Before the robbery, a romantic interlude between Foley and Sisco takes place in a Detroit hotel, but the question of whether she is really pursuing Foley to arrest him for love ends in a showdown during the robbery at Ripleys home and adds to "the fun" Foley claims they are having.
In the course of the heist, White Boy Bob accidentally shoots and kills himself after tripping on the stairs, while Foley shoots and kills Kenneth as he attempts to sexually assault Ripleys housekeeper/lover, Midge. Sisco, having followed the team to Ripleys home, shoots Maurice, and arrests Foley after he implores her to kill him, telling her to" pretend someone else.” Buddy is able to slip away with Ripleys diamonds.
The next morning, Foley is loaded aboard a van to be returned to prison in Florida. Another detainee boards the van and mentions to Foley that he has escaped from prison nine previous times. Sisco smiles as the van leaves for Florida.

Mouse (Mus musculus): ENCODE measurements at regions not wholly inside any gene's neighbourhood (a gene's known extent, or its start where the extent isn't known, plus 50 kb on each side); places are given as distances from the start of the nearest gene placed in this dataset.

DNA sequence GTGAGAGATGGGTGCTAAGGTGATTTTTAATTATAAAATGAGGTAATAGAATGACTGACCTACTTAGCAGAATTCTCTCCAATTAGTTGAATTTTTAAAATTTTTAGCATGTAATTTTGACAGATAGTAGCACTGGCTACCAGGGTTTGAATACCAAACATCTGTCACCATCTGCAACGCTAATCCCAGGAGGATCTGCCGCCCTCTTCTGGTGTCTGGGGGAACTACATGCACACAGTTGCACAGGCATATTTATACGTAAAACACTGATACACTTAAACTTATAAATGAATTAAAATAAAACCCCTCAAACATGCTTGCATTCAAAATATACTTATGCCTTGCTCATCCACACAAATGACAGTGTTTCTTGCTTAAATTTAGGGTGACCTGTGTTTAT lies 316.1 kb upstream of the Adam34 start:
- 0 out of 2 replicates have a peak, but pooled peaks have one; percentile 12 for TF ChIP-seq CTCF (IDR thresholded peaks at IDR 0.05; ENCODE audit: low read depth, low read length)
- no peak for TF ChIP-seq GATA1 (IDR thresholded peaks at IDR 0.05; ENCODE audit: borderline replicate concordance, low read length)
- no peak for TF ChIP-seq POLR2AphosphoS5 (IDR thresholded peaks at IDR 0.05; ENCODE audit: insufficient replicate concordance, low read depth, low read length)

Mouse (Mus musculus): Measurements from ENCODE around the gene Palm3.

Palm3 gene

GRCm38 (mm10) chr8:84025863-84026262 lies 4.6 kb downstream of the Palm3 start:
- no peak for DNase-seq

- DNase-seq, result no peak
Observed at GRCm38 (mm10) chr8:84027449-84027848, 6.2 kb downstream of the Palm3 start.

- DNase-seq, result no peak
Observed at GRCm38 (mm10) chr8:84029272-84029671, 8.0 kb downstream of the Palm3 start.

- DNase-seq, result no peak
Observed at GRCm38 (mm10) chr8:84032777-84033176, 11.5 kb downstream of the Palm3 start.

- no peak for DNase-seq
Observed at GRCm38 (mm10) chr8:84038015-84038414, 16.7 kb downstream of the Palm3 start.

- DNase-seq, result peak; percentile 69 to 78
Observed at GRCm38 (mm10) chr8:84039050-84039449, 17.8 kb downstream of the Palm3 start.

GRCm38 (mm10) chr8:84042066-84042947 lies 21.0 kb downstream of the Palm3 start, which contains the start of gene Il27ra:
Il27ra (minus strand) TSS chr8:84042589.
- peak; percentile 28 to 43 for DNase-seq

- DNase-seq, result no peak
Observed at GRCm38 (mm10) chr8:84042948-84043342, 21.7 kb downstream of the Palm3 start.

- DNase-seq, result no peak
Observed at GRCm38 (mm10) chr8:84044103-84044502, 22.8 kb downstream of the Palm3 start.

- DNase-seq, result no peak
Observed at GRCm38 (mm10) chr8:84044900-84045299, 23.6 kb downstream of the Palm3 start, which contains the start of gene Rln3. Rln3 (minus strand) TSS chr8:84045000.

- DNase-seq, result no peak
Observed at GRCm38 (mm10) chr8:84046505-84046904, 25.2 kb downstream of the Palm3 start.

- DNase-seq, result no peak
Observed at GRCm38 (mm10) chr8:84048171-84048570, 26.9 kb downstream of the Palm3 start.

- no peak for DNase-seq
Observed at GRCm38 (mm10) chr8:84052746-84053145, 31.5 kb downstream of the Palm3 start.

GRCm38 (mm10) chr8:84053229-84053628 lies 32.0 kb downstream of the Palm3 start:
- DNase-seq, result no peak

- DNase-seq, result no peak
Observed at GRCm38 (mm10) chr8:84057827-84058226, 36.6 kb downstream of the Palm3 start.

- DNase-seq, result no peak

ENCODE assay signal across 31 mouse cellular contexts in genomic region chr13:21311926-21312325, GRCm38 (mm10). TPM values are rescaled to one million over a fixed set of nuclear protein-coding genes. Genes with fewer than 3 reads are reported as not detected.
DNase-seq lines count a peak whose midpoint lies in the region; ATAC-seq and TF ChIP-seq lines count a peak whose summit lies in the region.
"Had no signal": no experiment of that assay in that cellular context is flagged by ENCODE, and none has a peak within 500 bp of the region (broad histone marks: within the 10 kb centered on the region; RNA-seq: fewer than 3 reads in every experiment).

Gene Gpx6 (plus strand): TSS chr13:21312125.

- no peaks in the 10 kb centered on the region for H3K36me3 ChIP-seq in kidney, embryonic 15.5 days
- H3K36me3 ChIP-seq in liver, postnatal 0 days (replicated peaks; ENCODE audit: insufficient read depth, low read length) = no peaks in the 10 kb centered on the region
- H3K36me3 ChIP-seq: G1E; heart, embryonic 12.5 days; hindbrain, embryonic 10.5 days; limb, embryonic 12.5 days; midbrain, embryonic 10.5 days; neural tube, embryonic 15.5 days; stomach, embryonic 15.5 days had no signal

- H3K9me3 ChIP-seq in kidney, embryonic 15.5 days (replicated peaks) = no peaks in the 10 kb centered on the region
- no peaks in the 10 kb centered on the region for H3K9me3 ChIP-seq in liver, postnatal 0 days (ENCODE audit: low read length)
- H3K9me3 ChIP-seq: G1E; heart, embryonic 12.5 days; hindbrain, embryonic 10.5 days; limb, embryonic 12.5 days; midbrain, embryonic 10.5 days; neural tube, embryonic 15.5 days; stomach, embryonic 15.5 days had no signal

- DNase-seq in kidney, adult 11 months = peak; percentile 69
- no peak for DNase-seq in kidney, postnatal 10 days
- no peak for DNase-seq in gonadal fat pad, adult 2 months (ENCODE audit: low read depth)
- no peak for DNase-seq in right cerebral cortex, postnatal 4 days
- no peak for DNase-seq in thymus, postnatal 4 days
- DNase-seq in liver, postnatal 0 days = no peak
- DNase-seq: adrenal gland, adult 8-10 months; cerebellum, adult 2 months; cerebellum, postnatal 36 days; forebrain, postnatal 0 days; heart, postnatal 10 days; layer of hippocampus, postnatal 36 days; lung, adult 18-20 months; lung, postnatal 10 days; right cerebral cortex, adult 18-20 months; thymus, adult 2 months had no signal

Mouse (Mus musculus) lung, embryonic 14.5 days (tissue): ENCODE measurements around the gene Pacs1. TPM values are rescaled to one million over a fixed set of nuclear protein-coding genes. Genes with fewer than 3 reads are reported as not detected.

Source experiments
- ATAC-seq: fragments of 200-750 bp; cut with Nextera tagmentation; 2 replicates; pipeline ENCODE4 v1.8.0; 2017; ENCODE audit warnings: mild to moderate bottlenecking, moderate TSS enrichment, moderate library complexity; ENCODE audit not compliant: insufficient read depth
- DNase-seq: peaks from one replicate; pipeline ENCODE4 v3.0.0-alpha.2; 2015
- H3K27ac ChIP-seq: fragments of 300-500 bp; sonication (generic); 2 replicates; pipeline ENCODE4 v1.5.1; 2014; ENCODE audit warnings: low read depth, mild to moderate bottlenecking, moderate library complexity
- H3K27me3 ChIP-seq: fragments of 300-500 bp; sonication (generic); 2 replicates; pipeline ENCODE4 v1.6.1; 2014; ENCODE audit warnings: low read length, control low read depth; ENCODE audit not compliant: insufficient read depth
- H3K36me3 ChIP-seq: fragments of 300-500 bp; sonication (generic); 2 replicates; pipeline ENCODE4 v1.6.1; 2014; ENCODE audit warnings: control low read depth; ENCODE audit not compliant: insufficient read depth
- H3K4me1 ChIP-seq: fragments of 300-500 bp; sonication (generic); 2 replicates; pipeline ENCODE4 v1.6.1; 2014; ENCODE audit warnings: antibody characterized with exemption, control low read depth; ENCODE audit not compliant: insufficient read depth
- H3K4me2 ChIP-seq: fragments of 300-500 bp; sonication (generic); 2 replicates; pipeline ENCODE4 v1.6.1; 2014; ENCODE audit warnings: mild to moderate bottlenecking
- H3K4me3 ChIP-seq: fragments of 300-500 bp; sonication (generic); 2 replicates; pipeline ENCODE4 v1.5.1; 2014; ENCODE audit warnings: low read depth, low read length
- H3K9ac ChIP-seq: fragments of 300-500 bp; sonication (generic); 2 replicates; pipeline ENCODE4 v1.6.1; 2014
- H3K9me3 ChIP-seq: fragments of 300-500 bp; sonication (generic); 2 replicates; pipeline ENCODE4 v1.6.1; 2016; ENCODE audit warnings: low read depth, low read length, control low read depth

2.1. Production Development
The source novels origins lie in a picture Leonard saw in the Detroit News of a beautiful young female federal marshal standing in front of a Miami courthouse with a shotgun resting on her hip. Producer Danny DeVito bought the rights to the book after his success with the 1995 film adaptation of Leonards novel Get Shorty. Steven Soderbergh had made two films for Universal Pictures when executive Casey Silver offered him Out of Sight with George Clooney attached. However, the filmmaker was close to making another project and hesitated to commit. Silver told him, "These things arent going to line up very often, you should pay attention."
2.2. Production Casting